U.S. Open venues set until 2024
The United States Golf Association (USGA) has announced venues for the 2022, 2023 and 2024 U.S. Open Championships, naming The Country Club in Brookline, Massachusetts, The Los Angeles Country Club, California and Pinehurst Resort and Country Club, North Carolina, respectively.
“We are elated to host our national championship at these three historic venues,” said Thomas J. O’Toole Jr., president of the USGA. “Each one is located in a region where golf and sports are celebrated, and we have already felt tremendous community support. We look forward to the test of golf that each of these classic designs will present to the world’s best players.”
The 2022 U.S. Open, to be held June 16-19, will be the fourth U.S. Open at The Country Club, which most recently hosted the 2013 U.S. Amateur, won by England’s Matthew Fitzpatrick.
“We are thrilled to bring the 122nd U.S. Open Championship to such a storied golf course and a great club, one of the five clubs that founded the USGA in 1894,” said O’Toole. “Arguably the most significant event in American golf happened there in 1913, when the young local amateur Francis Ouimet defeated the top pros of the day, Harry Vardon and Ted Ray, in the first U.S. Open played at The Country Club.”
The 2022 U.S. Open will be the 17th USGA championship hosted by The Country Club, second-most among U.S. clubs to Merion, with 18. The three previous U.S. Opens conducted at the club – all of which were decided in 18-hole playoffs – were in 1913 (won by Ouimet), 1963 (won by Julius Boros) and 1988 (won by Curtis Strange). It also hosted the 1999 Ryder Cup, won by the USA in a rousing final-day rally capped by Justin Leonard’s clinching putt.
The 2023 U.S. Open will be held June 15-18, and The Los Angeles Country Club will become just the third U.S. Open venue in Southern California, joining Riviera Country Club in nearby Pacific Palisades (1948) and Torrey Pines Golf Course in San Diego (2008, 2021).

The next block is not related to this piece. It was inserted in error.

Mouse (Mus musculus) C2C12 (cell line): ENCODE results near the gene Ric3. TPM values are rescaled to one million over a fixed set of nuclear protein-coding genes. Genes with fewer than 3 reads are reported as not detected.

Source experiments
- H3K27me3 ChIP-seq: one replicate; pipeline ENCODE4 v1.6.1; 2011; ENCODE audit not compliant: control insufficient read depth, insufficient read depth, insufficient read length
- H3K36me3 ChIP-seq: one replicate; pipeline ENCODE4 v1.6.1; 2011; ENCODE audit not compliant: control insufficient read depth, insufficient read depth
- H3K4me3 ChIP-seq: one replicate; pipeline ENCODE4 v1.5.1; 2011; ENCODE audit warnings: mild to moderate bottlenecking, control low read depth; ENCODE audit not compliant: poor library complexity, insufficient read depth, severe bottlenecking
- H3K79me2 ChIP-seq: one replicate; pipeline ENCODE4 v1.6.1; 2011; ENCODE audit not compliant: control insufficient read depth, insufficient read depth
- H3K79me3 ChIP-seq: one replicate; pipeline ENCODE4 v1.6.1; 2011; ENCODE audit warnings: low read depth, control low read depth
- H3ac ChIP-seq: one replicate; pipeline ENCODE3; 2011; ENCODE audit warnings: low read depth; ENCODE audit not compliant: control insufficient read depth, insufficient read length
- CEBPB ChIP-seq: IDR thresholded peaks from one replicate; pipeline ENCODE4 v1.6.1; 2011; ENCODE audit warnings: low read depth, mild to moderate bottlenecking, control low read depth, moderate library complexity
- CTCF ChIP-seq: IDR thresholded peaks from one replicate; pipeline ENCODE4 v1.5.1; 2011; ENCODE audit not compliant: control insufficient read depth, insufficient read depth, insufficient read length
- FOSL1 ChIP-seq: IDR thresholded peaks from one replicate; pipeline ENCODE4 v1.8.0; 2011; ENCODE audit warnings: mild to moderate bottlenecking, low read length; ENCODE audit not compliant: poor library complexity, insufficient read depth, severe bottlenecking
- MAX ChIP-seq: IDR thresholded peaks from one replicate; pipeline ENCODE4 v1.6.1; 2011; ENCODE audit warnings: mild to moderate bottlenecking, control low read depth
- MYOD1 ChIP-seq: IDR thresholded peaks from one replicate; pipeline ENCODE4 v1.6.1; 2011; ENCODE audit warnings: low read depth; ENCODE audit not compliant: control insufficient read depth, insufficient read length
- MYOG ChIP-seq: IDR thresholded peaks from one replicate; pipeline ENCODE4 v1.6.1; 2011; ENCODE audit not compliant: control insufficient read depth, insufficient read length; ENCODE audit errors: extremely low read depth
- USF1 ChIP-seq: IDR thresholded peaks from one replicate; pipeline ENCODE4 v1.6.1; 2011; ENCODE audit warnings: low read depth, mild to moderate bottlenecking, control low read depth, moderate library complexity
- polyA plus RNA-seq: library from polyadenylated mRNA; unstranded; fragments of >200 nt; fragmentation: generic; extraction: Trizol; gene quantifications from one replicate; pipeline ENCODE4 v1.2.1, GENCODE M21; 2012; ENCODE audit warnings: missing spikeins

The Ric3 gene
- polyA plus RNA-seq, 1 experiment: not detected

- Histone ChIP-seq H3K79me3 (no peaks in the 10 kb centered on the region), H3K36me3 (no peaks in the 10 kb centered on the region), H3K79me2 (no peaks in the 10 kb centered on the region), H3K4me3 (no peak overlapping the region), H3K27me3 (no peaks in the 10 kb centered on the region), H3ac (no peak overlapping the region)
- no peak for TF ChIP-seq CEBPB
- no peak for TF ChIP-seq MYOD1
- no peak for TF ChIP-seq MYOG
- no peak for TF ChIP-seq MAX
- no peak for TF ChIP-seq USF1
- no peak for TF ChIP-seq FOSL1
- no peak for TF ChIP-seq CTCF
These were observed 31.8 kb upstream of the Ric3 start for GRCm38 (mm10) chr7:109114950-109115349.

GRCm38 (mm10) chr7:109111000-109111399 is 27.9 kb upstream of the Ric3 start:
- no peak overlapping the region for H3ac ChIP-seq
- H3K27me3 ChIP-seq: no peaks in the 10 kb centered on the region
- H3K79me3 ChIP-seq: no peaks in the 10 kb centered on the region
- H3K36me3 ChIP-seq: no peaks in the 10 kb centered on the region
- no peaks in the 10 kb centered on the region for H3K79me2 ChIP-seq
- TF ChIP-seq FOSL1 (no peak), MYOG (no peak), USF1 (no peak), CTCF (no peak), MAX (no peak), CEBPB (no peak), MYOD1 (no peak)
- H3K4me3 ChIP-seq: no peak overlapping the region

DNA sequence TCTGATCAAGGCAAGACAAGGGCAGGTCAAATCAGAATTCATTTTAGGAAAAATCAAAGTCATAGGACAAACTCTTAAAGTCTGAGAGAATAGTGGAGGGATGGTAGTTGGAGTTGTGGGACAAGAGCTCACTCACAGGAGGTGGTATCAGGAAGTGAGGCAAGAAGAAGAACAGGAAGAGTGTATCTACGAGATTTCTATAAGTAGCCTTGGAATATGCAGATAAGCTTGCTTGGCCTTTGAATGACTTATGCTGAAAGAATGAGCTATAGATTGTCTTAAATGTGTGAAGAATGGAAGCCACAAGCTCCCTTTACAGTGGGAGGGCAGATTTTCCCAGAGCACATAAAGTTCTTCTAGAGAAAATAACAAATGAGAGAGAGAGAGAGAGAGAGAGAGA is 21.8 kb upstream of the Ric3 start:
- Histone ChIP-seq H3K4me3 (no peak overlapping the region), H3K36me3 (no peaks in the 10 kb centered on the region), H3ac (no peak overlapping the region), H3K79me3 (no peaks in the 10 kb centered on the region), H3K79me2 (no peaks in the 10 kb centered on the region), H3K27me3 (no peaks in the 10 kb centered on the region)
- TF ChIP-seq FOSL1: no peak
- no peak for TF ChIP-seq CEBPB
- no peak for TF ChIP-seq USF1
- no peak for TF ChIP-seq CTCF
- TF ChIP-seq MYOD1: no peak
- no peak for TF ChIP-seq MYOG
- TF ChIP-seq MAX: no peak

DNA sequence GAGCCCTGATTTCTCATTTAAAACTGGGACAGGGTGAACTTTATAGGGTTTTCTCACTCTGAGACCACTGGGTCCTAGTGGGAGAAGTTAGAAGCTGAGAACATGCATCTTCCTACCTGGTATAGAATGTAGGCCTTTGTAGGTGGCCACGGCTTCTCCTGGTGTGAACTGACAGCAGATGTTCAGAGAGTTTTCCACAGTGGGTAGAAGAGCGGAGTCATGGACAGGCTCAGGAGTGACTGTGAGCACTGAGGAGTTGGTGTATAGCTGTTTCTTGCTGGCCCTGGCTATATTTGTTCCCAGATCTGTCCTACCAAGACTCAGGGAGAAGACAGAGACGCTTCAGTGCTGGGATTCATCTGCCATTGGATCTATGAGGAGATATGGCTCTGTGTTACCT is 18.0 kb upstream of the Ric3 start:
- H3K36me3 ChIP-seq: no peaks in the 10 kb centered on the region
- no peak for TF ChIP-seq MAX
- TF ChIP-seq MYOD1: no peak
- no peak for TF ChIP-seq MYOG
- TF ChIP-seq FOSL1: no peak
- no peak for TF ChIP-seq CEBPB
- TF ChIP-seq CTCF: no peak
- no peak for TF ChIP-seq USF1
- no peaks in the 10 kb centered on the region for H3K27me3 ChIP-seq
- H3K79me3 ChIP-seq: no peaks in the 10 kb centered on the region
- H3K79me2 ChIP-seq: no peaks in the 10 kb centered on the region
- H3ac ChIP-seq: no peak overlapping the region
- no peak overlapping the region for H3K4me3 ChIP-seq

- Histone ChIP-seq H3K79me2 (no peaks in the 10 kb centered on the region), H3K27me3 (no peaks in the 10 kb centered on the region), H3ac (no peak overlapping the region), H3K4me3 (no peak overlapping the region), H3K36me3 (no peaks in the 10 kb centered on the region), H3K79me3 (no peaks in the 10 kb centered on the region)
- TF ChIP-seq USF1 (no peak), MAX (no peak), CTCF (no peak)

“This George Thomas-designed gem, the North Course at Los Angeles Country Club, was recently restored by Gil Hanse, architect of the 2016 Olympic golf course in Rio de Janeiro,” said O’Toole. “It’s a perfect opportunity to take the U.S. Open to Los Angeles.”
The 2023 U.S. Open will be the fourth USGA championship at the club, which hosted the 1930 U.S. Women’s Amateur and the 1954 U.S. Junior Amateur. It will also host the 2017 Walker Cup Match.
The 2024 U.S. Open, to be held June 13-16 on Pinehurst’s Course No. 2, will mark the fourth U.S. Open and 11th USGA championship at the historic venue. In addition to the unprecedented back-to-back U.S. Open and U.S. Women’s Open in June 2014, won by Martin Kaymer and Michelle Wie, the U.S. Open was staged at Pinehurst in 1999 (won by Payne Stewart) and 2005 (won by Michael Campbell).
“Pinehurst has elevated itself to one of the great and historic places in golf in this country,” said O’Toole. “Some say it’s our St Andrews – it’s certainly something special, and that’s why we’re going back there for the 2024 U.S. Open.”
Prior to the 2024 U.S. Open, Pinehurst will host the 2019 U.S. Amateur Championship.